But agricultural experts said that an ongoing heat wave and rising temperatures could affect the harvest this year, which could be a factor in why the government changed course and imposed a ban on the exports.
The Commerce Ministry notice on Friday said that wheat exports were immediately banned, with some exceptions, because a sudden spike in the crop’s price had threatened India’s food security. Limited exports will be allowed at the request of individual governments whose own food supply is vulnerable, the notice said.
The export ban could be a further blow to international organizations working to counter the increasing threat of widespread hunger. The World Food Program, a United Nations agency, has warned that an additional 47 million people could go hungry as the war’s ripple effects add to an existing crisis of steep increases in food prices and a fertilizer shortage.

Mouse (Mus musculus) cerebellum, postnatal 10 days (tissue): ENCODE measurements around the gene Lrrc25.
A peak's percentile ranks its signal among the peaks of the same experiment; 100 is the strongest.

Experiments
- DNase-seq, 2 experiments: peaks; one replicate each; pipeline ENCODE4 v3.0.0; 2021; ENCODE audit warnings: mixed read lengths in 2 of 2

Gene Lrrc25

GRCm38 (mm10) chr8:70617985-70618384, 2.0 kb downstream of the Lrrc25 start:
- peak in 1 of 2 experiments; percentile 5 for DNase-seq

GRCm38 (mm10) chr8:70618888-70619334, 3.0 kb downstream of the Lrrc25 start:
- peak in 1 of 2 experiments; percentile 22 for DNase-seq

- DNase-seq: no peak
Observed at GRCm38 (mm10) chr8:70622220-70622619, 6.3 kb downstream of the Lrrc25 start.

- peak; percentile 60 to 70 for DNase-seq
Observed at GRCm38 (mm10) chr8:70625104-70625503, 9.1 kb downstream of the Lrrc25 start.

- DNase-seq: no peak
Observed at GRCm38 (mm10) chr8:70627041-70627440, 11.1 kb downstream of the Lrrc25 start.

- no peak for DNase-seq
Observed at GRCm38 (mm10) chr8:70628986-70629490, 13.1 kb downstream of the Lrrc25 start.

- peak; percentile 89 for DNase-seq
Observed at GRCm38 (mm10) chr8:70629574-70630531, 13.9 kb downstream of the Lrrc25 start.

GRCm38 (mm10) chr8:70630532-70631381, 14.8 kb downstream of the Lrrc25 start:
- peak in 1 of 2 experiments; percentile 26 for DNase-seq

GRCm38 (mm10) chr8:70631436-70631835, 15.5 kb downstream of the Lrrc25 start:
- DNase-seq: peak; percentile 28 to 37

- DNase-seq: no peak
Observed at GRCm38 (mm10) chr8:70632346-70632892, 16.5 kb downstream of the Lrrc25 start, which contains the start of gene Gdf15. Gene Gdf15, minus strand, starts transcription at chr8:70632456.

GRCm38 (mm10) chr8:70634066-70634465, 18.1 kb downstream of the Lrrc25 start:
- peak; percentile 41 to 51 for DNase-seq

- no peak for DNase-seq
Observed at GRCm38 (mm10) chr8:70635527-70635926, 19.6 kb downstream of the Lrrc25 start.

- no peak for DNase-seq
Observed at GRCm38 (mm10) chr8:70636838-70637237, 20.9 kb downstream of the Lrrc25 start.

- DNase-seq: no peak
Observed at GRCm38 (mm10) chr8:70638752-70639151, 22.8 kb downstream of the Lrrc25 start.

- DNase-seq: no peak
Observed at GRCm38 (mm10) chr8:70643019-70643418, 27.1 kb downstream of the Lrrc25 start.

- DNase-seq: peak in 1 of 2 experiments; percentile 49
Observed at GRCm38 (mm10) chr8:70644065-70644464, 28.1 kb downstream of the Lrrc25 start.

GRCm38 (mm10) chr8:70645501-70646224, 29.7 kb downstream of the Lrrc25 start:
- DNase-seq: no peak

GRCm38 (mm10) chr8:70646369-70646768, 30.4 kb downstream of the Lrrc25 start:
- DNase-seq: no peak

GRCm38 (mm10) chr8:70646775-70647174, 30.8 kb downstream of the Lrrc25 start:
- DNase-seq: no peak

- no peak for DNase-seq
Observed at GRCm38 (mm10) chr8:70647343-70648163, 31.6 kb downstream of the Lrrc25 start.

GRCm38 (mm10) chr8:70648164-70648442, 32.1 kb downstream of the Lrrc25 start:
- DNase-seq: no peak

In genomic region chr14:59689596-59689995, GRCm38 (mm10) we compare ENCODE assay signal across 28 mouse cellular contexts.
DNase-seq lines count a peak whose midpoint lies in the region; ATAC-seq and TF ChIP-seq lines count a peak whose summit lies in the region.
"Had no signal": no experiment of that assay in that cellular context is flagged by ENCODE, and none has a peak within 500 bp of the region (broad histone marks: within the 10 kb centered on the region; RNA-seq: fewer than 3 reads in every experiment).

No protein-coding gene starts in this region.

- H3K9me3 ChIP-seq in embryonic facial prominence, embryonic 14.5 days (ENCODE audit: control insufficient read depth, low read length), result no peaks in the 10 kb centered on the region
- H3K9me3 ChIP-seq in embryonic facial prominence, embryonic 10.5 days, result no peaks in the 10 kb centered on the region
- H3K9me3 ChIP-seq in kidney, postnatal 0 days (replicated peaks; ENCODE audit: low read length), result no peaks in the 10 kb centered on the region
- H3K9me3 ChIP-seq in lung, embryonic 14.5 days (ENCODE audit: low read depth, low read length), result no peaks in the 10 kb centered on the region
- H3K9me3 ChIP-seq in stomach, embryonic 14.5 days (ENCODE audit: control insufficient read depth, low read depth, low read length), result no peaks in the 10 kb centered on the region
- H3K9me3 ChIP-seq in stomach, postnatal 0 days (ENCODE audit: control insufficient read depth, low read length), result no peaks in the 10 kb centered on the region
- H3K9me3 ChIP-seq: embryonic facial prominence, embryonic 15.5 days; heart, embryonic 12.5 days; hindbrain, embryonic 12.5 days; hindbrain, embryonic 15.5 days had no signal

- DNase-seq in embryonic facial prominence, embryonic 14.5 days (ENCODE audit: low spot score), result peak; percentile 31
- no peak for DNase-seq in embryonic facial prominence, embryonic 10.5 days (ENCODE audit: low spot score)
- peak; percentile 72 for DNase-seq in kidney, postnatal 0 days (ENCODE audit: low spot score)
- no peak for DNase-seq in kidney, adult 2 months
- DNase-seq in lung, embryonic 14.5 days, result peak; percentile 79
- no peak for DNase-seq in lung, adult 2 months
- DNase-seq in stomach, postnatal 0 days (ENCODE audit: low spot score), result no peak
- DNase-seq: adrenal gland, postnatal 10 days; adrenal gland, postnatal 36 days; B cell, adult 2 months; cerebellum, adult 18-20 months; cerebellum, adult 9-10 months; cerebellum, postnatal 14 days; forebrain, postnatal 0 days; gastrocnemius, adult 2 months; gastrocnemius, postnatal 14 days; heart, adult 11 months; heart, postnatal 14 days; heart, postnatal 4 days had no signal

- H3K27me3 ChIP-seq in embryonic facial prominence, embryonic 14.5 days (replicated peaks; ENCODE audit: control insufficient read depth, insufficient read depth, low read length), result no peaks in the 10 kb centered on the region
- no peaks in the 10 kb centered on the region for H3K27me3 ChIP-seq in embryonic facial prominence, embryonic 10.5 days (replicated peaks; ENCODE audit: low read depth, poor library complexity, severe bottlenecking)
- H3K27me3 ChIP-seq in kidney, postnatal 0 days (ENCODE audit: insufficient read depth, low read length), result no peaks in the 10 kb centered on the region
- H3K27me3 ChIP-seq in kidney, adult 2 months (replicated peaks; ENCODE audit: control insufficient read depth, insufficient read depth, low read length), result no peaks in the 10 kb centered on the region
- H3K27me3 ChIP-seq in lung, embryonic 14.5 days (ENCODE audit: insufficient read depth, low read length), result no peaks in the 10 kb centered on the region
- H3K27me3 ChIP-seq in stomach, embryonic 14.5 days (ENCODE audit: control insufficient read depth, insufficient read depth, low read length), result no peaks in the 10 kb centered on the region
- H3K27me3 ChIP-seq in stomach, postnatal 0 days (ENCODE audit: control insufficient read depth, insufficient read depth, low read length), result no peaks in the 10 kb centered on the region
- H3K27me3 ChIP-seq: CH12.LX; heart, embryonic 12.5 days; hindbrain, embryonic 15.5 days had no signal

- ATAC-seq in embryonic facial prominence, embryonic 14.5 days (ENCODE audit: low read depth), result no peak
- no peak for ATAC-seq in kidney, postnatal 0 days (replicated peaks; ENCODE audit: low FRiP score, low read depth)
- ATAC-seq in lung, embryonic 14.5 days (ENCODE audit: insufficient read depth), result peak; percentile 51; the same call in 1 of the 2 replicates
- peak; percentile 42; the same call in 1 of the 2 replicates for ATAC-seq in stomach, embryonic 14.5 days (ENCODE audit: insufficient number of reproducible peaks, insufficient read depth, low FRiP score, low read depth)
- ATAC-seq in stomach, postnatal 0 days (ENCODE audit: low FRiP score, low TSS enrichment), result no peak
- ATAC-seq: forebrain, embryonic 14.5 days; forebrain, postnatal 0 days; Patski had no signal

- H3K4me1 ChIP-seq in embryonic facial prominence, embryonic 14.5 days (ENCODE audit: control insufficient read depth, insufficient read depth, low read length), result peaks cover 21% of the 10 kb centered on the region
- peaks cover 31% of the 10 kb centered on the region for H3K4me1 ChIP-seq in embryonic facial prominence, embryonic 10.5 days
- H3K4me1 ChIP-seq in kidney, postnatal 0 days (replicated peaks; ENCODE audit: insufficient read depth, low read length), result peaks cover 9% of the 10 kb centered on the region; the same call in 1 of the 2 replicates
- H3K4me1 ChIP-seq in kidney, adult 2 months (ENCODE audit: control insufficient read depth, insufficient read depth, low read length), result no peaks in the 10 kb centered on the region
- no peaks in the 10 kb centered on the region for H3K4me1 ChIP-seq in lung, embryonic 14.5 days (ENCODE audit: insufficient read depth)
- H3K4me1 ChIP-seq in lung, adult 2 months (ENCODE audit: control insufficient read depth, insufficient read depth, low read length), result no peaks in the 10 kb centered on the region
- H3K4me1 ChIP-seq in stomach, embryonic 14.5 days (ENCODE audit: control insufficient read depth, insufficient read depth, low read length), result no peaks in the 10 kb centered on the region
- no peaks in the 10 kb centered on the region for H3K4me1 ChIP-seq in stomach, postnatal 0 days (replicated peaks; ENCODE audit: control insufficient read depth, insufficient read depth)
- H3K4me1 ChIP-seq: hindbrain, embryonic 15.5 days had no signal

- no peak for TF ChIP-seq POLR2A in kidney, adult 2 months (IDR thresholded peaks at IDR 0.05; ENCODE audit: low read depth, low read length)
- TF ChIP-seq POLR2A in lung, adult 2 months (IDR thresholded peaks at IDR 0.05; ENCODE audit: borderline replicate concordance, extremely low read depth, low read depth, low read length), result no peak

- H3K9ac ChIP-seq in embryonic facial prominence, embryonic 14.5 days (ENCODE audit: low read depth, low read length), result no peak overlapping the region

In early May, the agency’s chief economist, Arif Husain, said that it was in discussions with India to tap into its stockpile to alleviate the shortage. He also said that the World Food Program had urged nations not to enact export bans because they could raise prices and reduce availability. “Hopefully, countries are listening,” he said.
Ashok Gulati, a prominent agricultural economist in India, said the ministry’s announcement reflected poorly on India, given that it contradicted the government’s previous comments about wanting to supply wheat to countries in need.